In a 6-3 opinion, (Chief Justice Roberts, Kennedy, Ginsburg, Breyer, Sotomayor, and Kagan) with Chief Justice John Roberts writing for the Court, the U.S. Supreme Court in King v. Burwell held that subsidies are available at the Federal health insurance exchanges. Individuals who get health insurance through Federal health insurance exchanges remain eligible for tax subsidies.
Since the case was heard by the Court, the country as a whole has been entangled in a plethora of political and logistical “what if” scenarios since a decision to the contrary would have proved chaotic for states without their own health care exchanges, and for Obamacare in general. California and Colorado, unlike Arizona, would have been largely unaffected by such a decision since these states established their own exchanges -- Covered California and Connect for Health Colorado -- to provide qualifying plans to individuals and small businesses. The Court’s decision today clarifies the Federal Exchange subsidy issue and likely will have a chilling effect on remaining legal challenges to the health care reform law.
At issue in the case was whether the IRS may permissibly pass regulations to extend tax-credit subsidies to coverage purchased through exchanges established by the Federal Government under the Patient Protection and Affordable Care Act (ACA). The text of the ACA provides that individuals may qualify for subsidies at “an Exchange established by the State”
The King petitioners (four individuals who live in Virginia) did not wish to purchase health insurance. Virginia did not establish its own state-based health insurance exchange, but rather relied on the Federal Government to do so, which it did through the Federal Exchange (www.healthcare.gov). Under the ACA’s individual mandate, most individuals are required to purchase insurance or pay a tax penalty. One of the exceptions to the individual mandate applies to individuals whose cost of coverage is more than 8% of their income. In the petitioners’ view, Virginia’s exchange does not qualify as “an Exchange established by the State” so they should not receive any tax credits. Without the credits, the cost of buying insurance would exceed 8% of petitioner’s income, thereby exempting them from the ACA’s coverage requirements. As a result of the IRS Rule, however, petitioners would receive tax credits that would make their cost of coverage less than 8%, subjecting them the ACA’s coverage requirements.
The petitioners challenged the IRS rule in Federal District Court. The District Court dismissed the suit, holding that the ACA made tax credits available to individuals through the Federal Exchange. The Court of Appeals for the Fourth Circuit upheld the District Court’s decision.
Today, in its holding, the Supreme Court stated that the phrase “an Exchange established by the State” is properly viewed as ambiguous and that the Court must look at the “broader structure” of the ACA to determine the meaning of this phrase.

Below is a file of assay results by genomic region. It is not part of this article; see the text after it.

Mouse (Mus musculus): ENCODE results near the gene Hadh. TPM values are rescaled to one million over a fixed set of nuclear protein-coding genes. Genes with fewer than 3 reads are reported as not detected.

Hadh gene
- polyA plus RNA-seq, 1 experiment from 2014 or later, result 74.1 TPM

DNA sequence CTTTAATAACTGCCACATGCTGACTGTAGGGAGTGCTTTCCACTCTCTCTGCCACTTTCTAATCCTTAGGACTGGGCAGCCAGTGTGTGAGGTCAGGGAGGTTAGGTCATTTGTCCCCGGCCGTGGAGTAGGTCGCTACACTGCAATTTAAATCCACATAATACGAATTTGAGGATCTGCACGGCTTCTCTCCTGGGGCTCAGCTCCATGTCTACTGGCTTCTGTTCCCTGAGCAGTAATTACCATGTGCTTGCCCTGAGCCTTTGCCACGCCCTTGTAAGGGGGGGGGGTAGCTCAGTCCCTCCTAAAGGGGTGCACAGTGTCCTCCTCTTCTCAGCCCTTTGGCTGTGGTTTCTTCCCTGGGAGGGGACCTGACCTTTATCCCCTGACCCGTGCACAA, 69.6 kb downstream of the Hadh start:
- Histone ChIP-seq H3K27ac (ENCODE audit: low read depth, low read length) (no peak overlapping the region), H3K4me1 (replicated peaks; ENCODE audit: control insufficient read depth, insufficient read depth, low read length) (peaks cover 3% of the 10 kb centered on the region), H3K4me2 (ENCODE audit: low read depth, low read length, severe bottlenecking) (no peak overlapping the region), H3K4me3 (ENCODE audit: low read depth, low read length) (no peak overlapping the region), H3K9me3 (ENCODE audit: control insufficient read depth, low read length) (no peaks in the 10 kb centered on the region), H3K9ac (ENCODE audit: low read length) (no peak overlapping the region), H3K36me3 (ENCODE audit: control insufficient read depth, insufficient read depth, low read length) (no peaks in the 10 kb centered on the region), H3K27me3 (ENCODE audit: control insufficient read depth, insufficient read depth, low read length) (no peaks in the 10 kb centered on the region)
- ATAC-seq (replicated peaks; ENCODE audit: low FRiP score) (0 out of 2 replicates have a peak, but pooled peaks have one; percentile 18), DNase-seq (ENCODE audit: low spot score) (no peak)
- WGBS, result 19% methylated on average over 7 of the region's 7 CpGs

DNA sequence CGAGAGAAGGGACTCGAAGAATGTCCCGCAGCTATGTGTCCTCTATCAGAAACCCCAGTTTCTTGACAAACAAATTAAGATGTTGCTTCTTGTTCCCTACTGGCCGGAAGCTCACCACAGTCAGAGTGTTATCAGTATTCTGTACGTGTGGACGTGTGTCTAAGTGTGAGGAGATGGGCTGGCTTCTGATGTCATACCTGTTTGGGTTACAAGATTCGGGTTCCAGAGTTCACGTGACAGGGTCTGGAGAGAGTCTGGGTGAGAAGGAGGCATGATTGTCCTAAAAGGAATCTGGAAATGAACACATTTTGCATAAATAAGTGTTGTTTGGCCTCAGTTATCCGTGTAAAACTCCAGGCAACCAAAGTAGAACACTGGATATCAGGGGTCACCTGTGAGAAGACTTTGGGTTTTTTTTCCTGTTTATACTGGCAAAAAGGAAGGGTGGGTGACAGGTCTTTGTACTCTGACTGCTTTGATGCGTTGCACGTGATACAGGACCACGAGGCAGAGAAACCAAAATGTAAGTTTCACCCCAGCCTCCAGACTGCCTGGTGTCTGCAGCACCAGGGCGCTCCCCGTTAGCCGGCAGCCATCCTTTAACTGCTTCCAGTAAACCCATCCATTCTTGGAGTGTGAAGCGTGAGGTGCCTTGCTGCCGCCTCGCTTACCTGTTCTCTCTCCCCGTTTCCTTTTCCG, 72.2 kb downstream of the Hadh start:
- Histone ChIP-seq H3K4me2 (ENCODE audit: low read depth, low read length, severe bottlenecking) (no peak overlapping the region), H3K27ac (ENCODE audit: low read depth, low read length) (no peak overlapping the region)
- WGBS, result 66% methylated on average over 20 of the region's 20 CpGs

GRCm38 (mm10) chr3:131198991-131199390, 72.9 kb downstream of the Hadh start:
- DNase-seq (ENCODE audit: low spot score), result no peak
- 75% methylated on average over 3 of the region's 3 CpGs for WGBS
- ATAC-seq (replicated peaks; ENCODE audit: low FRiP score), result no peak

The statutory scheme compels the Court to reject the petitioners’ interpretation because it would destabilize the individual insurance market in any State with a Federal Exchange, and likely create the very “death spirals” that Congress designed the Act [ACA] to avoid. Under petitioners’ reading, the Act would not work in a State with a Federal Exchange. As they see it, one of the Act’s three major reforms –the tax credits—would not apply. And a second major reform—the coverage requirement—would not apply in a meaningful way, because so many individuals would be exempt from the requirement [individual mandate] without tax credits.
The Court explained that structure of the ACA itself suggests that tax credits are not limited to State Exchanges. The law allows tax credits for any “applicable taxpayer,” and the law defines that term as someone with a household income between 100 percent and 400 percent of the federal poverty line. The law, according to the Court, appears to make anyone in this income range eligible for a tax credit. The Court rejected the petitioners’ argument that these provisions are an “empty promise in States with a Federal Exchange.” Additionally, the Court was not persuaded by the petitioners’ argument that an individual in a state with a Federal Exchange would be eligible for a tax credit, but the amount of the tax credit would always be zero because of, “two provisions buried deep within the Tax code.”
The Court admitted that the petitioners’ plain-meaning arguments were strong. Ultimately though, the Court held the ACA’s context and structure compel the conclusion that the law allows tax credits for insurance purchased on any Exchange created under the ACA because the credits are necessary for the Federal Exchanges to function like their State Exchange counterparts and to avoid “the type of calamitous result that Congress plainly meant to avoid.” Justice Antonin Scalia dissented in an opinion joined by Justices Clarence Thomas and Samuel Alito. Justice Scalia called the majority decision “absurd” and complained that “words no longer have meaning if an Exchange that is not established by the State is ‘established by the State.’” Justice Scalia sums up his opinion by stating that the precedent set by the majority opinion changes the rules of statutory interpretation for the sake of the ACA.
The end result of King v. Burwell is that the subsidies will continue, the Court has maintained the status quo, and any opponents of the ACA must focus their efforts to repeal the law by retaining Republican control of Congress and seeking to retake the White House in 2016.
For more information, please contact Jon Alexander at (949) 885-2330.
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